THE MCMILLIAN LAW FIRM - COMPASSIONATE LEGAL SERVICES FOR THE FAMILIES OF CHARLESTON AND SUMMERVILLE
In its simplest terms, wrongful death occurs when a person is killed due to the negligence, recklessness, or intentional act of another person or group of people. In South Carolina, fact patterns that often give rise to wrongful death claims include car accidents caused by drunk drivers, defective products, medical malpractice, pharmacy prescription errors, and workplace accidents. This list is not exhaustive and a legal claim for wrongful death could be applicable to many fact patterns.
If such a terrible accident has occurred and your loved one has died, you have legal protection afforded to you that allow you to pursue the person responsible for your loved one's death. Remember, criminal actions (such as drunk driving) still fall under the umbrella of law enforcement. Wrongful death actions are civil lawsuits that can be brought by the family of the deceased party. The administration of the wrongful death suit will mirror a "regular" personal injury action in many respects. The wrongful death suit will alleged that the injury / death was the result of the breach of a duty of care by another party. Of course, the obvious additional element is that a South Carolina wrongful death suit will also allow the family to hold parties financially responsible for their actions that resulted in the death of a loved one.
The McMillian Law Firm is known for compassionate and effective legal representation. Call us now at (843) 900-1306 or use the online form to schedule your free no-obligation case evaluation today.
WHAT STEPS MUST BE TAKEN TO PURSUE A WRONGFUL DEATH CLAIM IN CHARLESTON, SC AND SUMMERVILLE, SC?
The South Carolina Wrongful Death Act can be found in Title 15, Chapter 51 of the South Carolina Code. A walk through Title 15 outlines the extra steps that must be taken in a Wrongful Death action.
- WHO CAN SETTLE OR BRING SUIT ON A WRONGFUL DEATH ACTION:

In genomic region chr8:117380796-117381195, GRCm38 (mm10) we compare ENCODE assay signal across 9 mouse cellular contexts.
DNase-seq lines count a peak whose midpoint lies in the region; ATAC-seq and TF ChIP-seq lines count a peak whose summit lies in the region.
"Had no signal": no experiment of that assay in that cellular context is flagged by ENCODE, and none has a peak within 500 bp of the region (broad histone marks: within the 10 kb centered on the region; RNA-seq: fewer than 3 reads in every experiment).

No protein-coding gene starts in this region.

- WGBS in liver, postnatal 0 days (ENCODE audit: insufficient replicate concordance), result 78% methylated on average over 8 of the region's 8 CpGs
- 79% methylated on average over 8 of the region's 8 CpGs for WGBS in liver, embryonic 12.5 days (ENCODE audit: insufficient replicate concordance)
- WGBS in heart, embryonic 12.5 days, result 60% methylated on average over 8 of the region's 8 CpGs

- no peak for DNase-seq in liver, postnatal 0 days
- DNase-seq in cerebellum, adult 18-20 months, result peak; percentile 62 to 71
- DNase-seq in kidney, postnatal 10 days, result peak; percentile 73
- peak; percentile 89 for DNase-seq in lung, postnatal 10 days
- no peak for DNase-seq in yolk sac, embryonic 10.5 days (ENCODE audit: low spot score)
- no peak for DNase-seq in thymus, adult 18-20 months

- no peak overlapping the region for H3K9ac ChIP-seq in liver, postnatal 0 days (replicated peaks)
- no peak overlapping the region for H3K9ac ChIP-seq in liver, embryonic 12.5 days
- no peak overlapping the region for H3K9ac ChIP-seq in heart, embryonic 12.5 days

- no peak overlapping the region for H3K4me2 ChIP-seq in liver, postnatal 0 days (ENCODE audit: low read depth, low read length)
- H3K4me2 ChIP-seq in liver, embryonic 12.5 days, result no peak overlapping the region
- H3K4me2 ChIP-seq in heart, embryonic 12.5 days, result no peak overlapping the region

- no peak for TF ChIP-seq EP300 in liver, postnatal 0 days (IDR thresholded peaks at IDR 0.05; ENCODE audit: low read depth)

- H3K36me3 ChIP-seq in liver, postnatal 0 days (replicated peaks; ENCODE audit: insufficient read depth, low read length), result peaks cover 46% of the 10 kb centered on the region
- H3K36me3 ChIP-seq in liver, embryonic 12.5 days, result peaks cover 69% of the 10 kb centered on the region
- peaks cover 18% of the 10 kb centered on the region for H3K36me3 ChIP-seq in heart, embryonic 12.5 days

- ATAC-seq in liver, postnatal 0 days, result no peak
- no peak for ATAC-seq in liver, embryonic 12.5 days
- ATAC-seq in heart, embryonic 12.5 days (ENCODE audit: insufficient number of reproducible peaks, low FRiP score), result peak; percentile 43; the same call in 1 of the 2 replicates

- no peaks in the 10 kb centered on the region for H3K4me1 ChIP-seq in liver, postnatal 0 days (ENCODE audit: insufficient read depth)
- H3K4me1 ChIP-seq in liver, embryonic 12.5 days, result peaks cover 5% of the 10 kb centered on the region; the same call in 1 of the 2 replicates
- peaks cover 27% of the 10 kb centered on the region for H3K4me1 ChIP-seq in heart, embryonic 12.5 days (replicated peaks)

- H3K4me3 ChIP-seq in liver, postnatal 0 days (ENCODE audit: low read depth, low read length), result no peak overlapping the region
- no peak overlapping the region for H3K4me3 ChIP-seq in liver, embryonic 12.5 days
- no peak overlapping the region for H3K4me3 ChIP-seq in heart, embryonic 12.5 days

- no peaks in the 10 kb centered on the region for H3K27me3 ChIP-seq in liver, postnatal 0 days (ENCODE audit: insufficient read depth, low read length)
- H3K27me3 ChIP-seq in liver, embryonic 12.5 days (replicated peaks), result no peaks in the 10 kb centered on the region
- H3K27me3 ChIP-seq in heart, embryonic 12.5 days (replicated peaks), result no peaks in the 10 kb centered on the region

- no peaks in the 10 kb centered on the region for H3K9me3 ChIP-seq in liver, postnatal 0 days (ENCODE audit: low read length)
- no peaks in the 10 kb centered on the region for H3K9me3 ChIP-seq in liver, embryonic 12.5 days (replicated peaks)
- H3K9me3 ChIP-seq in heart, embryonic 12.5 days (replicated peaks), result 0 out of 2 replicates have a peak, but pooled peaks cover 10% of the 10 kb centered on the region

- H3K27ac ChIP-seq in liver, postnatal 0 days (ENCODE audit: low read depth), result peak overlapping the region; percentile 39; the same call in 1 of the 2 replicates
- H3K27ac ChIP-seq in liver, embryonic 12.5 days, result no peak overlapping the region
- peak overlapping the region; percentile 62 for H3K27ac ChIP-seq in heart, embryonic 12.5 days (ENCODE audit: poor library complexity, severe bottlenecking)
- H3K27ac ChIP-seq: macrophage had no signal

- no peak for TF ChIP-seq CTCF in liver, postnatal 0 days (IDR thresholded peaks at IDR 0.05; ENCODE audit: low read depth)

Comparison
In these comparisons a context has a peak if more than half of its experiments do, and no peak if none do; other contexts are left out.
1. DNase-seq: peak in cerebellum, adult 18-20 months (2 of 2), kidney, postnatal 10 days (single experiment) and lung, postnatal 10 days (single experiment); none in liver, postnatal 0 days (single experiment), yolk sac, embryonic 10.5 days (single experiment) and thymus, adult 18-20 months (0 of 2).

- South Carolina Code § 15-51-20, says that the personal representative of the estate of the deceased has the right to bring a wrongful death claim on behalf of that person's estate for his or her beneficiaries.
The statute makes specific reference to the "executor or administrator" of the deceased party's estate. Of course, an executor or an administrator can only be appointed upon petition with the Probate Court. Therefore, it seems clear that the deceased party must have a Probate estate opened in order to move forward with a wrongful death claim. Even if the heirs of the deceased are limited to his / her spouse and children, the plain language of the statute points directly at having a Probate appointment being made by the Probate Court. The reason why a probate proceeding is necessary will show up on the tail end of the process . . .
- WHO CAN NOT SETTLE OR BRING SUIT ON A WRONGFUL DEATH ACTION:
- This one is very simple . . . anyone who is not the recently deceased person's personal representative. This needs to be very clear . . . the only person who can consent to settlement or bring suit for wrongful death is the personal representative appointed by the Probate Court!
- WHO ARE THE BENEFICIARIES OF THE PROCEEDS FROM A SUCCESSFUL WRONGFUL DEATH CLAIM:
- South Carolina Code § 15-51-20 and South Carolina Code Ann. § 15-51-41 tells us who the proceeds shall be paid to from a wrongful death claim. Proceeds are to paid to:
- The surviving spouse and the surviving children of the deceased; or
- If there is no surviving spouse or children, to the surviving parent(s) of the deceased; or
- If there is no surviving spouse, children, or parents, to the heirs of the deceased as determined by law*
- The Wrongful Death Act Statute also protects the parents and heirs of "illegitimate children." Basically, if a minor child born from unmarried parents is killed, or the mother of the minor child born out of wedlock is killed, then the mother or father, or the heirs at law are to be beneficiaries of the proceeds of the wrongful death action just as if the child were produced by the two parents inside of wedlock. In short, apply South Carolina Code § 15-51-20 even if the child is born of unmarried parents.